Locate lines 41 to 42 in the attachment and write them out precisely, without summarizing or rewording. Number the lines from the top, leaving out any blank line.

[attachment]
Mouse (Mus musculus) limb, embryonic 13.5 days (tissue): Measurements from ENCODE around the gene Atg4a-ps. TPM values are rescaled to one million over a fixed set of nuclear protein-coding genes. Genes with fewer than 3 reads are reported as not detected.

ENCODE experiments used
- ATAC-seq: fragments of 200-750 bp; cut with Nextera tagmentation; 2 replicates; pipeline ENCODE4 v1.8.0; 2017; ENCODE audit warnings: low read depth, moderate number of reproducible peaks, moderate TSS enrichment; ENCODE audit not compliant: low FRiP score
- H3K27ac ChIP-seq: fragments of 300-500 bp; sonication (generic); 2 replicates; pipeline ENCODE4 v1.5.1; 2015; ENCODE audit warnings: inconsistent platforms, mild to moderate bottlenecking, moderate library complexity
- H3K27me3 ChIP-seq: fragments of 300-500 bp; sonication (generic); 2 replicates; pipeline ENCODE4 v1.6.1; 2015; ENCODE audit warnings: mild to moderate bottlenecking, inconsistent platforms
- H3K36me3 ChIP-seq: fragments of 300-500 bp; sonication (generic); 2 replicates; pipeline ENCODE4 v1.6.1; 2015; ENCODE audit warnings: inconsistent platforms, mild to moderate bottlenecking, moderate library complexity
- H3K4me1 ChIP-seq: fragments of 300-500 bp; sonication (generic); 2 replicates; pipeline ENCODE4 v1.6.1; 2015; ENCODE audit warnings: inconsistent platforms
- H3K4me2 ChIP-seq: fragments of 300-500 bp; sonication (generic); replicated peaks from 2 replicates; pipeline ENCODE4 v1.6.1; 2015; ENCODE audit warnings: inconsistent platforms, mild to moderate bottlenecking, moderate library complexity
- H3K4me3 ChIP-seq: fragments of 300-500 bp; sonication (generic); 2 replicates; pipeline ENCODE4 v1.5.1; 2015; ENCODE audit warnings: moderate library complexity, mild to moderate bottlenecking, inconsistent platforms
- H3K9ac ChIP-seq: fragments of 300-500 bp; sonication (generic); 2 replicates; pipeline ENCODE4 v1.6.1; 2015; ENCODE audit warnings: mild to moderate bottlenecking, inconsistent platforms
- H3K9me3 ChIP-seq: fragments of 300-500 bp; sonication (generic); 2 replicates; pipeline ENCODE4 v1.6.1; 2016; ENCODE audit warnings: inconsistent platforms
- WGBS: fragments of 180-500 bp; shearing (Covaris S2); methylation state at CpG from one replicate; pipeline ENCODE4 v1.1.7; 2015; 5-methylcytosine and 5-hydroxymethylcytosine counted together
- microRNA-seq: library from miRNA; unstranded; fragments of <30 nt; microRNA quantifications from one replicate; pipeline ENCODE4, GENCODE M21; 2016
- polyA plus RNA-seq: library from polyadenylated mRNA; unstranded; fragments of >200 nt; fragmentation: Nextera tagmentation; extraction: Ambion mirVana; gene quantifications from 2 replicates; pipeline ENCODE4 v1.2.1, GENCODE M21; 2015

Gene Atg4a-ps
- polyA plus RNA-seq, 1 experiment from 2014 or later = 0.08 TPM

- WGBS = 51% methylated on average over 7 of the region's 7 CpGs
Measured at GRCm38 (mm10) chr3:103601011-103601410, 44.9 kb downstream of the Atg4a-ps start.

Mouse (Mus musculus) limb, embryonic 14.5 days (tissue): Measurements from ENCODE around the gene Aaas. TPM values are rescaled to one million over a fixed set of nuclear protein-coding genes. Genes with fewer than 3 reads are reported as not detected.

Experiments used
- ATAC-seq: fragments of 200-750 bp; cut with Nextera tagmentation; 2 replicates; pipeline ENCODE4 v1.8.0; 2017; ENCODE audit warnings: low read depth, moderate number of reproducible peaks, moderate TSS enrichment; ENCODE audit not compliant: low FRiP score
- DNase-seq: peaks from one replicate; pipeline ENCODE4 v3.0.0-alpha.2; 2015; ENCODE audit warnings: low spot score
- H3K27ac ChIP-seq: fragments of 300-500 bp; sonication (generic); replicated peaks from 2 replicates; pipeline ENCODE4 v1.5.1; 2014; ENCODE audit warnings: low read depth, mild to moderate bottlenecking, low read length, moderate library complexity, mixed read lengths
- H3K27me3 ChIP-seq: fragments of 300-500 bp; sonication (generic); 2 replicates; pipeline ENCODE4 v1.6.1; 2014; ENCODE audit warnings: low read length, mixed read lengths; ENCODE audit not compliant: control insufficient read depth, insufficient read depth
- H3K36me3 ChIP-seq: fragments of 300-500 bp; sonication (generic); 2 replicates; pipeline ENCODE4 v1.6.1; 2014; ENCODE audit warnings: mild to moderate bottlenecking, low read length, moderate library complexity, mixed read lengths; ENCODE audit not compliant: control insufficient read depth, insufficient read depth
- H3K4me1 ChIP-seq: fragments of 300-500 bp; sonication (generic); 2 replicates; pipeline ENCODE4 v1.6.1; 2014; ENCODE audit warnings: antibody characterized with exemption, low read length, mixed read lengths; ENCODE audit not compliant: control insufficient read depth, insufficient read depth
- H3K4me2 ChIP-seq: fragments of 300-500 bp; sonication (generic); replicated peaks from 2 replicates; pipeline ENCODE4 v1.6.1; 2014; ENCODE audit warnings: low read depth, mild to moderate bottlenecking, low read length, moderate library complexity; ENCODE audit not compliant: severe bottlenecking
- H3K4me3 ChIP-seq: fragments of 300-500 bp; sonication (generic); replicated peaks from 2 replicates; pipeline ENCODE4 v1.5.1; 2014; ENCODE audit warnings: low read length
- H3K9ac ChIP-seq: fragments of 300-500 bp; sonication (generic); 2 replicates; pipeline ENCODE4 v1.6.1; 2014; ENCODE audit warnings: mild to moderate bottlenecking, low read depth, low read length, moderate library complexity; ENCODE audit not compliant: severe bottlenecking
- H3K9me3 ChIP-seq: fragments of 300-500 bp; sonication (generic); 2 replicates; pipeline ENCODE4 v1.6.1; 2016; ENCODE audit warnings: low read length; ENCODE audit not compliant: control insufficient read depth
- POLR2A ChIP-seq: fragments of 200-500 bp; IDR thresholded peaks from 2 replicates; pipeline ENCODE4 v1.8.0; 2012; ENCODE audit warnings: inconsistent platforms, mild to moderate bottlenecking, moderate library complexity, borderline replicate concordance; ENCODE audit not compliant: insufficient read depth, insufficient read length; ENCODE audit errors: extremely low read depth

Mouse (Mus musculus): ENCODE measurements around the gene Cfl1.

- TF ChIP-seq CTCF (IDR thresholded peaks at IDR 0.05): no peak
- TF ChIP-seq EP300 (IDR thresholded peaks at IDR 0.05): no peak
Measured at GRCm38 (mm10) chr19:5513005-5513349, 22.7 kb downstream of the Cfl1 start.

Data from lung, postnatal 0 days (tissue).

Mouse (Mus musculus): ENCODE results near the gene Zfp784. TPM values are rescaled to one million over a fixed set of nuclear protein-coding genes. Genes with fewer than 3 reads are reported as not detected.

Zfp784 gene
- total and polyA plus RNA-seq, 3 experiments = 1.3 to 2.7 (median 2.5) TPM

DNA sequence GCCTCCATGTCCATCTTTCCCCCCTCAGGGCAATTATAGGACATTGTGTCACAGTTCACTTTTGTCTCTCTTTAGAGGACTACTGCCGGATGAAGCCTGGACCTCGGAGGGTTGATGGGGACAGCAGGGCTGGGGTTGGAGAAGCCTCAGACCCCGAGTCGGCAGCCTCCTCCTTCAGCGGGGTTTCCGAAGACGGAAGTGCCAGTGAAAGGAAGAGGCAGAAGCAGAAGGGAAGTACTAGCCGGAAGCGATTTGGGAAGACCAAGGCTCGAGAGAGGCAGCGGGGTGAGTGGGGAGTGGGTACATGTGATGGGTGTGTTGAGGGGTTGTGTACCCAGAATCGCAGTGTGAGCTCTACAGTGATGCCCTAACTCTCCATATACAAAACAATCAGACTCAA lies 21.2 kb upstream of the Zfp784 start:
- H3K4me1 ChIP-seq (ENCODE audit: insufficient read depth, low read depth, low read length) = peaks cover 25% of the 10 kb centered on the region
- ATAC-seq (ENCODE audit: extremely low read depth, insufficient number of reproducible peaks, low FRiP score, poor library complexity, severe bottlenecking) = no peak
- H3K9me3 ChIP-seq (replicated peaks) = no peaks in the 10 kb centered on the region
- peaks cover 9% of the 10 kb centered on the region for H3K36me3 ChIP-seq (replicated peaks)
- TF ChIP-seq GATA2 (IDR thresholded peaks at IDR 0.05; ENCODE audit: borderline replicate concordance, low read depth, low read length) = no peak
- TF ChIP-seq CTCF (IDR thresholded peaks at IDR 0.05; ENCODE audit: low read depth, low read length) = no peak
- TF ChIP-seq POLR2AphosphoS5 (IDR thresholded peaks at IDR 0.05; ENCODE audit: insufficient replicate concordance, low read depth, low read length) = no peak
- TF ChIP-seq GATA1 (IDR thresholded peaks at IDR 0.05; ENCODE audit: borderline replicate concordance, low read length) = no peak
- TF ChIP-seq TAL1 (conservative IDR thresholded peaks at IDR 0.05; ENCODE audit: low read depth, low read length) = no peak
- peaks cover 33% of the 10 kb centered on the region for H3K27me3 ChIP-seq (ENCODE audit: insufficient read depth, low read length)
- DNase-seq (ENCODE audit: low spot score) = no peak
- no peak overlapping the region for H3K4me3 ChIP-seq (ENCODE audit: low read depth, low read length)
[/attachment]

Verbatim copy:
- H3K4me1 ChIP-seq (ENCODE audit: insufficient read depth, low read depth, low read length) = peaks cover 25% of the 10 kb centered on the region
- ATAC-seq (ENCODE audit: extremely low read depth, insufficient number of reproducible peaks, low FRiP score, poor library complexity, severe bottlenecking) = no peak